OPINION: The odds are still stacked against low-income college students; here are some ways to expand the possibilities — from hechingerreport-org by Aimee Eubanks-Davis; with thanks to Joseline Hardrick at the WMU-Cooley Law School for posting this on LinkedIn

Excerpts:

Unfortunately, the odds for low-income students are still stacked against them. In fact, only one in four will graduate with a strong first job or enter graduate school. There is no safety net for these students. In fact, for their families, they are the safety net. They’ll start college expecting to leave with good-paying jobs with benefits that allow them to pay back loans, help their parents or other family members financially, and lead a self-sustaining life. Instead, the jobs that college graduates from low-income backgrounds do eventually land set them on an incongruent path to earn 66 cents on the dollar compared to their more affluent peers.

When we help provide low-income and first-generation college students the tools to overcome gaps in skills, assist them in getting a foot in the door at a top internship and connect them with professionals in the field, they will blow us away every time. I, for one, am excited to see a world in which extraordinary diverse leaders can emerge truly from anywhere and everywhere.

 


Per RetrievalPractice.org:

Download ALL our free guides, research, and resources!

We’re here to make your life easier. In order to unleash the science of learning, we strive to make it easy to access and quick to implement.

That’s why we really want you to download everything from our library, including free practice guides, book club resources, research, and more.

 

The 20 top tech skills that employers want and that can help you find a job, according to recruiting site Indeed — from businessinsider.com by Rosalie Chan and Bani Sapra

Excerpt:

The job search site Indeed released a report this month about the top tech skills of 2019 based on job descriptions that are being posted.

Andrew Flowers, an economist at Indeed, says that in today’s job market, there are two major trends that drive the top skills in tech. The first is the rise of data science, machine learning, and artificial intelligence. The second is the rise of cloud computing.

“Python has had explosive growth,” Flowers told Business Insider. “If I’m around the dinner table and a nephew asks what should I learn? Having done this report, I would say, learn Python.”

 

AI innovators should be listening to kids — from wired.com by Urs Gasser, executive director of the Berkman Klein Center for Internet & Society at Harvard University, the principal investigator of the Center’s Youth and Media project, and a professor at Harvard Law School.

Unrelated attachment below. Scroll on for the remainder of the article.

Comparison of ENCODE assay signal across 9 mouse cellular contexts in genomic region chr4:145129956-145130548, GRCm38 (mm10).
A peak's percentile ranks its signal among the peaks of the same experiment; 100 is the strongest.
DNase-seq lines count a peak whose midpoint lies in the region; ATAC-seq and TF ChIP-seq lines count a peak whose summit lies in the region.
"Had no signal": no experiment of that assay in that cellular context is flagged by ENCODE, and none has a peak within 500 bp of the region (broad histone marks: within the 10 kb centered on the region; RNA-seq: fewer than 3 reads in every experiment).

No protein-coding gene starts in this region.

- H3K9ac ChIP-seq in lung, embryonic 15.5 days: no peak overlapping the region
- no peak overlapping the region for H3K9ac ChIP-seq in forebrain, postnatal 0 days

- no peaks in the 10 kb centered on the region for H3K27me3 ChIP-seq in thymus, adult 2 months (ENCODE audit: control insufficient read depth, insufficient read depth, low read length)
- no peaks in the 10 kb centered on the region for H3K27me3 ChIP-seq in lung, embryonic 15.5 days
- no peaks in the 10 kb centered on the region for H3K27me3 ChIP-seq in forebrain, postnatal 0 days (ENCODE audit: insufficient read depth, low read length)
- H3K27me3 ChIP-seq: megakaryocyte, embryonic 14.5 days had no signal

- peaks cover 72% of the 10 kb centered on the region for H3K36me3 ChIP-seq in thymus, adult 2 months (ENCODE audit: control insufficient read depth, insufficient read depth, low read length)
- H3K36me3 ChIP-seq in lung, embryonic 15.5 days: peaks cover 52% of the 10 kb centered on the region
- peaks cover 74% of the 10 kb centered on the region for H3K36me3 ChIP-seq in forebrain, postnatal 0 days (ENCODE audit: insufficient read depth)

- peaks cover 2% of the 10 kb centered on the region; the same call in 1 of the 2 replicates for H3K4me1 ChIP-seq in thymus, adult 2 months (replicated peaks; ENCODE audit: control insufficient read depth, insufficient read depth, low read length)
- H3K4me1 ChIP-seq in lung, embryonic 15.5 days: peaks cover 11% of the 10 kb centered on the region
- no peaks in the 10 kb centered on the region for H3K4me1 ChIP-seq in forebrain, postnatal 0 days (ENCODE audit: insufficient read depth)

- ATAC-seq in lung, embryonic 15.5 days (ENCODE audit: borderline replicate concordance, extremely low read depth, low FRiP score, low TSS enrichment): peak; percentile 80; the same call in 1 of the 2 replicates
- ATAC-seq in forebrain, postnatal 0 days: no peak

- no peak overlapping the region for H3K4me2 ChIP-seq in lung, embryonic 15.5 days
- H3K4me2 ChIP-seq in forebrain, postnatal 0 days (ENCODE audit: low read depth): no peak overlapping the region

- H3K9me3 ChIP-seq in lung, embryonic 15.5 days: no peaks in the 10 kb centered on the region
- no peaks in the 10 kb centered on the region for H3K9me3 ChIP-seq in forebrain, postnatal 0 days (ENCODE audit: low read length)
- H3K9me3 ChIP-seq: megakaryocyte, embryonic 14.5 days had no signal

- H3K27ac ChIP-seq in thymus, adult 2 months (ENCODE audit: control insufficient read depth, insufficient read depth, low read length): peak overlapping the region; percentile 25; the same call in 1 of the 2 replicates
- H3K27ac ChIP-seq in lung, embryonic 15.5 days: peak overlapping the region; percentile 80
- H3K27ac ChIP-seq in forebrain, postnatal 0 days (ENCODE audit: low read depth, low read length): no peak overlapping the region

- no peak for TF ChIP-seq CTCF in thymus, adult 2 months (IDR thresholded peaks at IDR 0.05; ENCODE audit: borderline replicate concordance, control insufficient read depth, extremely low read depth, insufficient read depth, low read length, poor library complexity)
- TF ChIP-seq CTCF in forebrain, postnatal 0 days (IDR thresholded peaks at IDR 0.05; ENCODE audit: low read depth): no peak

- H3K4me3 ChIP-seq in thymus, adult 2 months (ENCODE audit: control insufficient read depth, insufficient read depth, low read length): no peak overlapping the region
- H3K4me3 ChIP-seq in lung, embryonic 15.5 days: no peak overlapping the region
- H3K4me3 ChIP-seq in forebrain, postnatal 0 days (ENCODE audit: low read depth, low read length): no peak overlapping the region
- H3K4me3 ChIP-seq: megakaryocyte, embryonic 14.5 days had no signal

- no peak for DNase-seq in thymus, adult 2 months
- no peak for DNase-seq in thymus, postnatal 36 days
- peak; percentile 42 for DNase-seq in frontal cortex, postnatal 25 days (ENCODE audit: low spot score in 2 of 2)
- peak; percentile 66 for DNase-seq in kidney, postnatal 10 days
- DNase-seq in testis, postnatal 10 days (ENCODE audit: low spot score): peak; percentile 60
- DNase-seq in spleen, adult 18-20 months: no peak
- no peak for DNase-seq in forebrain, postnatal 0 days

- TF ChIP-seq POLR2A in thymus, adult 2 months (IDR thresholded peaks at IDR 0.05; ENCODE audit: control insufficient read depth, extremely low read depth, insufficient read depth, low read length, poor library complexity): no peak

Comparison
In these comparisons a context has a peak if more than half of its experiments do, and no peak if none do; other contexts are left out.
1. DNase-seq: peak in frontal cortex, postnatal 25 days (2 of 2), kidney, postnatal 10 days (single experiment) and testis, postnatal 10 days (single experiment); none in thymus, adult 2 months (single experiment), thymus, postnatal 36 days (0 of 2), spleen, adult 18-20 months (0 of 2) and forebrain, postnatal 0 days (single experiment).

Input from the next generation is crucial when it comes to navigating the challenges of new technologies.

Excerpts:

With another monumental societal transformation on the horizon—the rise of artificial intelligence—we have an opportunity to engage the power and imagination of youth to shape the world they will inherit. Many of us were caught off guard by the unintended consequences of the first wave of digital technologies, from mass surveillance to election hacking. But the disruptive power of the internet to date only sets the stage for the even more radical changes AI will produce in the coming decades.

Instead of waiting for the youth to respond to the next crisis, we should proactively engage them as partners in shaping our AI-entangled future.

Young people have a right to participate as we make critical choices that will determine what kind of technological world we leave for them and future generations. They also have unique perspectives to contribute as the first generation to grow up surrounded by AI shaping their education, health, social lives, leisure, and career prospects.

Youth have the most at stake, and they also have valuable perspectives and experiences to contribute. If we want to take control of our digital future and respond effectively to the disruptions new technology inevitably brings, we must listen to their voices.

 

From DSC:
This posting is for those students who are studying Education in college and/or for those adult learners who are making a right turn in their careers to become teachers.

Don’t underestimate the learning potential in a hashtag on Twitter! Consider a few:

Look at the individuals and the organizations who are posting in those hashtags — then follow those who are contributing solid resources, ideas, thoughts, and content.

 

Explore the transformative power of education through the eyes of a dozen incarcerated men and women trying to earn college degrees – and a chance at new beginnings – from one of the country’s most rigorous prison education programs.

 

Also see:

  • College Behind Bars: The Necessity of Running A College Inside Prisons — from evolllution.com by Michael Budke